Historical Trade Rumors: Ted Williams for Joe DiMaggio

Tim Kelly
April 13, 2020 - 10:12 am

The December 1919 sale of Babe Ruth from the Boston Red Sox to the New York Yankees is perhaps the most iconic transaction in sports history. It set in place what some believe is the best rivalry in sports, and placed a curse on the Red Sox, who after winning a title in Ruth's second-to-last season with the team, didn't win another World Series until 2004.

However, approximately three decades later, a deal was verbally agreed to between the teams that likely would have been even more impactful.

Legendary baseball writer and historian Glenn Stout and late New York Times columnist Dave Anderson are among those that say in the late 1940s - Stout says he believes it to have been in 1947 - Red Sox' owner Tom Yawkey and Yankees' general manager Lee McPhail verbally agreed to a deal that would send Ted Williams to New York for Joe DiMaggio. There's some suggestion that a young Yogi Berra may have been part of these discussions as a piece to go back to Boston, but Jon Heyman and Ken Rosenthal weren't on the beat 70 plus years ago, so we don't know a ton of specifics.

Though both were future Hall of Famers, if the Yankees had been able to land Williams "just" for DiMaggio, history would have viewed them as the winners of the deal. DiMaggio, who was nearly four years older than Williams, would play through the 1951 season. Williams' final season proved to be 1960. From 1947 on, DiMaggio was worth 25.3 WAR per FanGraphs. Williams was worth 82.2.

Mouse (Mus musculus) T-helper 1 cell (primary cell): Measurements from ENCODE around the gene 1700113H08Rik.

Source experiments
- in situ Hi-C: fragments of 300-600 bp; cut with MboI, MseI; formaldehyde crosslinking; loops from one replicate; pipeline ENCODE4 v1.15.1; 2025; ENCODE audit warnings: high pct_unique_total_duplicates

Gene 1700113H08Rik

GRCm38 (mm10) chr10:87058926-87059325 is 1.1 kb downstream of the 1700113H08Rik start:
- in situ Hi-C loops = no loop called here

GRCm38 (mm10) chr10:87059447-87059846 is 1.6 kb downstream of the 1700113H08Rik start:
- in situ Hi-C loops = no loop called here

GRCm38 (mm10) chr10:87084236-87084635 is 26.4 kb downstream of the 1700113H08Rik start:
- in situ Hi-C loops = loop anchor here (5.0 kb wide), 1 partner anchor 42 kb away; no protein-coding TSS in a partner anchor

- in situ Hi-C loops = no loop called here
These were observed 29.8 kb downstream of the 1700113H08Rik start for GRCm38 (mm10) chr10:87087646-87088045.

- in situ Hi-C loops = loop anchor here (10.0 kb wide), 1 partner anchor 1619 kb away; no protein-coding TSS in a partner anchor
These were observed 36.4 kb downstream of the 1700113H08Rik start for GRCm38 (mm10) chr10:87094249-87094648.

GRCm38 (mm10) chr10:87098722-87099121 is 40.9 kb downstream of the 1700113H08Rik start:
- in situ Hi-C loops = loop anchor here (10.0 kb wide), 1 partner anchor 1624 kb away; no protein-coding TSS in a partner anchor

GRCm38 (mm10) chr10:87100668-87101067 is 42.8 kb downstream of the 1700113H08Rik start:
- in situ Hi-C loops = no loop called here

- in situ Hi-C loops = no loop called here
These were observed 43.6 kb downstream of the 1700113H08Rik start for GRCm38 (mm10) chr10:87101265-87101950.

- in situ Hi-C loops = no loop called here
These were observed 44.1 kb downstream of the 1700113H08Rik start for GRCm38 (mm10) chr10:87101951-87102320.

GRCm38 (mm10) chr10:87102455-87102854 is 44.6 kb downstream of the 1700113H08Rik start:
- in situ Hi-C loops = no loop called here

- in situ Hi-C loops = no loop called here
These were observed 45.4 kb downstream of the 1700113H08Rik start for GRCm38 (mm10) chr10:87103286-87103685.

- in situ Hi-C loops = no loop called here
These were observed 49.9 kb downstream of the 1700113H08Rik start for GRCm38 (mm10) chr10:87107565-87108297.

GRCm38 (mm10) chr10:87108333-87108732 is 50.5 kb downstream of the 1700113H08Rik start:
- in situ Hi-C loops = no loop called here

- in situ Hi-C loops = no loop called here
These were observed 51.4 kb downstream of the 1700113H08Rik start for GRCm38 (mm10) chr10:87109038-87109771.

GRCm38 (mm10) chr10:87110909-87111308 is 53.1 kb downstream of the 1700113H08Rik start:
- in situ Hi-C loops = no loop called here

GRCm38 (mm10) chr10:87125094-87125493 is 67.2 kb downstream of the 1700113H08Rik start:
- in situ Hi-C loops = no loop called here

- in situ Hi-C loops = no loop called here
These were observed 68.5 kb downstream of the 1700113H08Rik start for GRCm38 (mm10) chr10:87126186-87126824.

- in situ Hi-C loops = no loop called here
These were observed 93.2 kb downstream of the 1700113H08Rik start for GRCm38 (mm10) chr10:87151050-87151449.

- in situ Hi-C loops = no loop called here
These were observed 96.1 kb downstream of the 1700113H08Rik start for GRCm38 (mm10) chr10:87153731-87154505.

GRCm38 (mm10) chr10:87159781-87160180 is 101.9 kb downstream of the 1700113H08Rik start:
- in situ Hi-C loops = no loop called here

Of course, Berra turned into a star in 1947, and put together an illustrious 19-season career. It's hard to fathom trading Williams, but if you were going to do it, a package of DiMaggio and Berra wouldn't have been a terrible return.

Ted Williams
Ted Williams is arguably the greatest hitter in MLB history. Photo credit (Getty Images)

For as dominant of a career as Williams had as an individual, he never won a World Series. In 1946, the only time Williams ever played in the postseason, the Red Sox lost to the St. Louis Cardinals in the World Series. Williams hit just .200 in 25 at-bats that postseason, which is perhaps the only stain on his otherwise perfect resume.

The Yankees won World Series titles in 1947, 1949, 1950, 1951, 1952, 1953, 1956 and 1958, which are all teams Williams would have presumably been a part of if this trade would have gone through. Would the Yankees have won all those titles if you replace DiMaggio - and potentially Berra - with Williams? Who knows. But he almost certainly would have won at least one World Series title with the Yankees, something he was never able to do in Boston.

DiMaggio would marry actress Marlilyn Monroe in 1954, an arrangement that lasted less than two full years. However, the two are among the most iconic power couples of all time. DiMaggio had been retired for a few years before he met Monroe, but it's hard to know if he had been traded to Boston in 1947 - or thereabouts - if he still would have met and married Monroe having relocated to Boston. Then again, Monroe spent most of her life in California and still ultimately met and married DiMaggio. The two were bi-coastal before that was a thing, so maybe they would have met and wed regardless. It's another interesting layer to think about, though.

Why didn't the deal ultimately get completed? While it's hard to know exactly how it affected their decision-making processes, it's believed that Yawkey and MacPhail were drinking during some sort of dinner when they discussed this trade. While they were drinking, the deal was Williams for DiMaggio, straight up. Berra's addition into the discussions apparently didn't come until Yawkey sobered up the next morning, at which time MacPhail promptly ceased trade discussions.

Such a trade would have had drastic consequences on baseball, pop culture and even a famous cartoon bear that resided at Jellystone National Park.

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